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Study Aid 8: Italian Mannerism

Around 1520, Italian architecture began to depart from the clarity, balance and perfection typical of the High Renaissance. As the century progressed, more and more architects seemed to be willing to bend the "rules" that had been so avidly sought by previous generation. Whether this new willfullness in design arose from boredom or imagination is hard to tell, but as in the late Gothic era, design in the late Renaissance was often (but not always) increasingly lush and exuberant. This third period of the Renaissance is often called Mannerism by historians (although this remains a point of controversy) and it remained popular until Italian design evolved into the more expressive Baroque around 1600. Mannerism can be characterized by the sophisticated use of motifs in deliberate exaggeration or opposition to their original significance or context. It is particularly noticeable in distortions of accepted forms and scales.

Michelangelo's breathtaking creativity provided the first evidence of Mannerism in architecture works such as: the Laurentian Library at San Lorenzo, Florence, (1524-1559, patron: Clement III), with its flowing monumental stair and eccentric use of certain classical forms; the Medici chapel (New Sacristy), also at San Lorenzo, 1520-; and his work on St. Peter's and the Campidoglio in Rome. Other Mannerist buildings include: Baldassare Peruzzi's Palazzo Massimo alle Colonne, Rome, 1534; and the Villa Giulia for Pope Julius III, with its multi-level garden pavilion containing a nymphaeum, Rome, 1550-, Giacomo da Vignola, Bartolommeo Amannati,et al. architects.. The influential church of II Gesu, Rome, 1568-1584, was begun by Vignola, but was finished by Giacomo della Porta who designed its complex, layered facade. Perhaps the most remarkable Mannerist building is the Palazzo del Te, a large and whimsical suburban villa built for Federigo Gonzaga (the Duke of Mantua) outside of Mantua by Guilio Romano, 1527-1534. The building has many visual jokes of tricks such as the "falling" triglyphs.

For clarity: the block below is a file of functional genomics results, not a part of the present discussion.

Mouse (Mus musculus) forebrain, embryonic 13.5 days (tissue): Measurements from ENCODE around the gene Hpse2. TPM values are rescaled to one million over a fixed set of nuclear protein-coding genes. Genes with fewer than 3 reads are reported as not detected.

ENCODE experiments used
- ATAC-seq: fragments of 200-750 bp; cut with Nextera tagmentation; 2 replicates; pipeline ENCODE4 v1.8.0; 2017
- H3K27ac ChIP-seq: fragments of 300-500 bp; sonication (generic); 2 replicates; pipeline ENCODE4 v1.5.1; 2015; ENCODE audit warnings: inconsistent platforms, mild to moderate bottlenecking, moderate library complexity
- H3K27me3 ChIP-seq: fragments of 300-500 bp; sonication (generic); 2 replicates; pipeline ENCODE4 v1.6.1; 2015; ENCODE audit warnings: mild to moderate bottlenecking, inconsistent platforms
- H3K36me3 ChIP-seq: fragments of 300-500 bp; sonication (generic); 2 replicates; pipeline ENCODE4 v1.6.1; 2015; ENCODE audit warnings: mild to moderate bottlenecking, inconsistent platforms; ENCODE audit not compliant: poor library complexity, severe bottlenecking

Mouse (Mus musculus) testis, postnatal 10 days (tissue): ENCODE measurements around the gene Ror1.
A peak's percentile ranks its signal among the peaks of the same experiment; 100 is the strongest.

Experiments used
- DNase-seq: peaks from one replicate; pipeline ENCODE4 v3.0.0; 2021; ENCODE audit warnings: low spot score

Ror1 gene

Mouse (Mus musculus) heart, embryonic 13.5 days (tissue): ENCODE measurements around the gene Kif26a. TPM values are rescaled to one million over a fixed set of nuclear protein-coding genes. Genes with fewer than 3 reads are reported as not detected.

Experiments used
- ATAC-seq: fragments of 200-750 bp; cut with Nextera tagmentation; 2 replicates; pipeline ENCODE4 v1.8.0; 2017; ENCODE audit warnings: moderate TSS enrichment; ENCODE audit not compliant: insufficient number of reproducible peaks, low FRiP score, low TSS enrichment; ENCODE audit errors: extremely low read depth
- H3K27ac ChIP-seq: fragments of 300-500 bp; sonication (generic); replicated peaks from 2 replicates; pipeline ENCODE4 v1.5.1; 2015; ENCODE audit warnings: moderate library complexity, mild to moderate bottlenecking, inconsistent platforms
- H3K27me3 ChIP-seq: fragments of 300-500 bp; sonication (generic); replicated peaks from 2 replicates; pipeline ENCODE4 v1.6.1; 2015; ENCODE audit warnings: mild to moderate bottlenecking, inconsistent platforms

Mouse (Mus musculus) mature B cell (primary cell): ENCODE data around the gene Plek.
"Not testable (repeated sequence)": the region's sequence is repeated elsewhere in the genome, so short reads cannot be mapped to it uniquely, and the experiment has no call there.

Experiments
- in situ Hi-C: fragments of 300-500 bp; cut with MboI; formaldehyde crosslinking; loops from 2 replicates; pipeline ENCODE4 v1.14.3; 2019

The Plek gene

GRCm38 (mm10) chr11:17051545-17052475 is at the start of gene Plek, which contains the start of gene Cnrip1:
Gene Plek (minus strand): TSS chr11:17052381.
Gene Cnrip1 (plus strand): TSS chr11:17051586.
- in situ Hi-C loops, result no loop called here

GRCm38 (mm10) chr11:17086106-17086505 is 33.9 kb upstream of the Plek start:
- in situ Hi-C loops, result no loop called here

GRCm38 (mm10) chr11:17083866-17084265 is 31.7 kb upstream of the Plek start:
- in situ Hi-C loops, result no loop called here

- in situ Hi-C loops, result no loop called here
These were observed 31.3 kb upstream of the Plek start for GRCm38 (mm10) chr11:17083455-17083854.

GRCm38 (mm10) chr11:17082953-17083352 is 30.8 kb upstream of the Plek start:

Laurentian Library

Date: 1524-1559
Location: Florence, Italy
Architect: Michelangelo
Patron: Clement III

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Section & Plan

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Exterior View of Vestibule

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Staircase in Vestibule

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Vestibule - Corner Details

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Staircase in Vestibule

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View of Vestibule

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Interior View of Library


Palazzo del Te

Date: 1527-1534 AD
Location: Mantua, Italy
Architect: Romano
Patron: Duke Federigo Gonzaga

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Plan

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Detail of Courtyard with "Slipping" Triglyphs and "Cracking" Pediments

Detail with Falling Triglyphs

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West (Front) Elevation

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Vestibule in West Wing with Rustic Columns

East Wing Porch

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Detail of West (Front) Elevation

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East Elevation of Courtyard

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North Elevation of Courtyard

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Interior View of the Hall of the Giants